I was thinking last night about Alexander Semin and his seemingly laissez faire attitude toward competition. It got me to thinking. Here’s a guy with 84 points, who’s among the league’s top scorers, but yet, for stretches at a time, seems
invisible pretty well contained. My query last night was: Are we right in the "Semin only shows up every few games" mantra? Is he actually more consistent than we give him credit for, and just don’t notice because he doesn’t jump through the glass on every point? Is he no different than the guys at the top of the heap?
So to that effect, I put together some numbers from NHL.com for the regular season this year for the top four in scoring (Henrik Sedin, Sidney Crosby, Alex Ovechkin, and Nicklas Backstrom). I also included Penguins second-liner Evgeni Malkin, and for giggles, Tomas Fleischmann and Eric Fehr. I also added the 2008-2009 Sasha.
Here’s what that yielded (and sorry about the roughly designed table, I'm still learning!):
|e||Games without a point||26||16||27||25||20||21||29||35||12|
|f||Games with a point||47||56||55||56||47||61||40||34||50|
|g||Games with multiple points||27||35||28||29||22||34||10||5||18|
|h||Games with 3 points||4||13||9||12||6||13||1||6|
|i||Games with 4 points||3||1||1||1||1||2||1|
|j||Games with 5 points||1||2||2||1|
|k||Games with 6 points||1|
|l||P/G - standard||a/d||1.15||1.51||1.23||1.35||1.15||1.37||0.74||0.57||1.27|
|m||P/G in games in which player scored at least one point (minimum 1.0)||a/f||1.79||1.95||1.84||1.95||1.64||1.84||1.28||1.15||1.58|
|n||% of games played in which player scored at least one point||f/d||64.38%||77.78%||67.07%||69.14%||70.15%||74.39%||57.97%||49.28%||80.65%|
|o||% of games played in which player scored at least a point that were multi-point nights||g/f||57.45%||62.50%||50.91%||51.79%||46.81%||55.74%||25.00%||14.71%||36.00%|
What is this telling us?
For starters, I have tallied the points per game as per the industry standard, since that’s what’s bantered around when discussing the great players. As we can see, Semin finishes tied for fifth among the league-leading players using this year’s statistics, and below his P/G number from a season ago.
Off of that metric, I wanted to get a feel for whether Semin’s scoring comes all bunched together, so I wanted to know each player’s points per game for games in which they scored at least one point. In the above chart, Semin scored at least a point in 47 games this year. Out of those 47 games, Semin totaled his 84 points. That equates to an average of 1.79 P/G in which he scores at least a point (obviously, the minimum is 1.0). Ovechkin, by comparison, as well as Crosby, each average almost two points per game in games in which they score at least a point. Backstrom and Henrik Sedin are also slightly ahead of Semin, though this year’s Sasha is better than last year’s.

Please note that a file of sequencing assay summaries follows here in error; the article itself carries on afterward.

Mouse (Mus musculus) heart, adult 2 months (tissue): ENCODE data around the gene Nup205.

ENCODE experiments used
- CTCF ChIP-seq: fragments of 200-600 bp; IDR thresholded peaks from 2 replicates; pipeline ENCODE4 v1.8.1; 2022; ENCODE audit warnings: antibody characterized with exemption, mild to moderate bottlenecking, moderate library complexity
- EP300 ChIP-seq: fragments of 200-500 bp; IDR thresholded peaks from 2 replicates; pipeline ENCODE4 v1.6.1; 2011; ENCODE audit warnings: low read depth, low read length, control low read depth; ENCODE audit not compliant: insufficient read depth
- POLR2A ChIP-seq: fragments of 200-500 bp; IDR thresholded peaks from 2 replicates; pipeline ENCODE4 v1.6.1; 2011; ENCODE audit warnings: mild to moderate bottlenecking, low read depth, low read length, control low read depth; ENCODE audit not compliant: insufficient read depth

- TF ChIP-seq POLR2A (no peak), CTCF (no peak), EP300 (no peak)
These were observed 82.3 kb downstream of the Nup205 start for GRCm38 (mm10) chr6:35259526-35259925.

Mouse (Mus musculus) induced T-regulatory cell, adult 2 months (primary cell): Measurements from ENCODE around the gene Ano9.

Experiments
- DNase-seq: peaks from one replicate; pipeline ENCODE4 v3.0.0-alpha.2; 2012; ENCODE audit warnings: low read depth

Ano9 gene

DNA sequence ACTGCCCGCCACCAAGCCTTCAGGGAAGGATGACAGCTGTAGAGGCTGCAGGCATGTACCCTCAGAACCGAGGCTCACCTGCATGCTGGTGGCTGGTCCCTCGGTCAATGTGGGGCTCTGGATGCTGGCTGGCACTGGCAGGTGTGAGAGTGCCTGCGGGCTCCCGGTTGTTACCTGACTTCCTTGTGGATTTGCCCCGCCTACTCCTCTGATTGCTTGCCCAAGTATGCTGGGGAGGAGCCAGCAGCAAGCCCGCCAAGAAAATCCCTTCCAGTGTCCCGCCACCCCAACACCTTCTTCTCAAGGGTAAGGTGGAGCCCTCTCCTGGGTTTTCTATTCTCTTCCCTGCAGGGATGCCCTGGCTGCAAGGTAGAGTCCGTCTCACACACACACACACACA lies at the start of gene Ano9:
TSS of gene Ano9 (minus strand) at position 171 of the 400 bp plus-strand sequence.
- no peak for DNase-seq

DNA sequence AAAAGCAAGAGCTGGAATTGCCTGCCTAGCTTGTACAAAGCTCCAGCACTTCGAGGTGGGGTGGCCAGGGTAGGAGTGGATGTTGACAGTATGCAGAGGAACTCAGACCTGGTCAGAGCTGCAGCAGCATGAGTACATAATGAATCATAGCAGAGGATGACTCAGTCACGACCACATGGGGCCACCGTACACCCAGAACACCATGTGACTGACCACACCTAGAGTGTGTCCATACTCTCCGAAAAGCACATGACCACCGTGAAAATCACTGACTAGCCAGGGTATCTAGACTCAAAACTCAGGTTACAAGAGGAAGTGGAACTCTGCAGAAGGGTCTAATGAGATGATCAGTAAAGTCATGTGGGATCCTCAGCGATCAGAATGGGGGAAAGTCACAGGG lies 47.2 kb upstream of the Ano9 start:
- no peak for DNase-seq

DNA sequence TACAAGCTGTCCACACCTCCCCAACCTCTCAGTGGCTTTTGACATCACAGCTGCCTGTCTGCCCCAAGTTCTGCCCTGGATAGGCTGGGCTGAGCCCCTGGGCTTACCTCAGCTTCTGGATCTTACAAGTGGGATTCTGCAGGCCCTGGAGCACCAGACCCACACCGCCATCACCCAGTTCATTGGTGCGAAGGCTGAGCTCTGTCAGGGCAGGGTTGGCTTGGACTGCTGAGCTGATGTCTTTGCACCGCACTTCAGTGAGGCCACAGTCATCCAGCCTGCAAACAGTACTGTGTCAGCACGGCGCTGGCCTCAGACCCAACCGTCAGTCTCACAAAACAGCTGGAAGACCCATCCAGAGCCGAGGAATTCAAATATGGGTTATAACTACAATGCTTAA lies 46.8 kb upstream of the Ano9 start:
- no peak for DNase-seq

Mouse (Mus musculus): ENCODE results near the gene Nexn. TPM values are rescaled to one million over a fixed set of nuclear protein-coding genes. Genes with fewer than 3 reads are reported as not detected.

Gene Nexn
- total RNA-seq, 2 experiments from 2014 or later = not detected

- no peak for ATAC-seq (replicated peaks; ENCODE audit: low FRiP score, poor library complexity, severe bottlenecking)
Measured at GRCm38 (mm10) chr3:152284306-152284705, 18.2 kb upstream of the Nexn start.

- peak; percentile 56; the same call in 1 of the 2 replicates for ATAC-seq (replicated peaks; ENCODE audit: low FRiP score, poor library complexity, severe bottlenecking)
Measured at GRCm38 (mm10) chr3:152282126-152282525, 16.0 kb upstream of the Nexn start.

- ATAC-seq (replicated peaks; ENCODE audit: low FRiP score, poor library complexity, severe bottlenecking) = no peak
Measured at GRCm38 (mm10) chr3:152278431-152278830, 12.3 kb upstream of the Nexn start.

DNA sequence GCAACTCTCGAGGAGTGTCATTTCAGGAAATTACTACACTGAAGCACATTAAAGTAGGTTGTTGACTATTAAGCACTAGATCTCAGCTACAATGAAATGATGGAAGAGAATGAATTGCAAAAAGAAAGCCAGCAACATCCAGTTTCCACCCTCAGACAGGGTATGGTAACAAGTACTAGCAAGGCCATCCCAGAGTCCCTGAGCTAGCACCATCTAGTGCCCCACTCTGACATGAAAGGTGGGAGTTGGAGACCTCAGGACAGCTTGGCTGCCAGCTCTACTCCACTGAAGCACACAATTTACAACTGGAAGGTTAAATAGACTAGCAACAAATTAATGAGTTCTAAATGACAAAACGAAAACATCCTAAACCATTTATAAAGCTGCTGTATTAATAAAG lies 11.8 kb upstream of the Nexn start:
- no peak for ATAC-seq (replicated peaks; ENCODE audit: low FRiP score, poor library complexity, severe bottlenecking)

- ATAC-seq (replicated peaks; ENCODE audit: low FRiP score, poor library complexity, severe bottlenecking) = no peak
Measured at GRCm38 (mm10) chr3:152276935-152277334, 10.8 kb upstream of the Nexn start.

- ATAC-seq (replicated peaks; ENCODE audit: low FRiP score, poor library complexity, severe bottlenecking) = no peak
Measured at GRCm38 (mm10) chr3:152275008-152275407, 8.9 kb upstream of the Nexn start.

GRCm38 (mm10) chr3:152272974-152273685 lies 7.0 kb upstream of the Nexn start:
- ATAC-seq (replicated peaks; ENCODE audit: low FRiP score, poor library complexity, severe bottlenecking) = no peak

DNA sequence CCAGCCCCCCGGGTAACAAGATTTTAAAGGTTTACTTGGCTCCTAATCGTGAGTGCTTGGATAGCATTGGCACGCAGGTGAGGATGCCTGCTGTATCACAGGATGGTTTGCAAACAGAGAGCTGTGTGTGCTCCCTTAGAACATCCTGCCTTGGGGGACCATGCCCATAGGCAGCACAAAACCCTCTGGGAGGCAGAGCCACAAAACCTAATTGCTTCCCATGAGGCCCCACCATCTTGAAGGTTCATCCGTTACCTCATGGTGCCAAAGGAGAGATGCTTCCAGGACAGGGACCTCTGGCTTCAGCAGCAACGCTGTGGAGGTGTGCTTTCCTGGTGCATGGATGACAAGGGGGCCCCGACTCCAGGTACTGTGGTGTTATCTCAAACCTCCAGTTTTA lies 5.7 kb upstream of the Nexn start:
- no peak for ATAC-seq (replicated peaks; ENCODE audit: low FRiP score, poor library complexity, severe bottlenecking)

Another way of looking at the numbers is this: What percentage of games did the player score a point in? Ovechkin, for example, scored at least a point in 77.78% of the games he played in. Semin? 64.38%. Semin’s number is less than any of the other leaders from this season. It’s also well off last year’s 80.65%.
Finally, I looked at the number of games in which the player scored at least a point and what percentage of those games were multi-point affairs. In the case of Ovechkin, of the games in which he scored at least one point, 62.5% of the time he scored more than a point. Second on that list is Semin, at 57.45%, which is way better than last year’s 36%.
What have we learned, then? We have learned that Semin is less likely than the leaders to score a point in a given game, and he’s far less likely to do so than last year (80 vs. 64 percent). We also know that, outside of Ovechkin, Semin is more likely than the others to tally a multi-point game when he has at least one point. We also know that his P/G is lower than the league leaders, and his P/G in games in which he does score, is less than the leaders. This indicates a propensity for a 2-point, rather than a 3-point, night.
The analysis comes up short because it examines players that finished in the top four in scoring, rather than from right around Sasha’s level. But the analysis does include Malkin, who, like Semin is a second-liner. When compared to Malkin, Semin is not as likely to score a point in a game (70 vs. 64 percent), but if Semin does score, he’s got a better P/G total. He’s also more likely than Malkin to put forth a multi-point effort in games in which he scores (57 vs. 46 percent). The numbers, especially regarding Backstrom and Ovechkin, are also a form of double-counting, because I’m sure that many of their points overlap on the same play. Semin isn’t playing with the likes of Backstrom.
Is Sasha more consistent than I thought? I’m going with no. He’s less likely than the leaders to get a point, and when he does get a point, he’s less likely to make it anything more than a two-point night.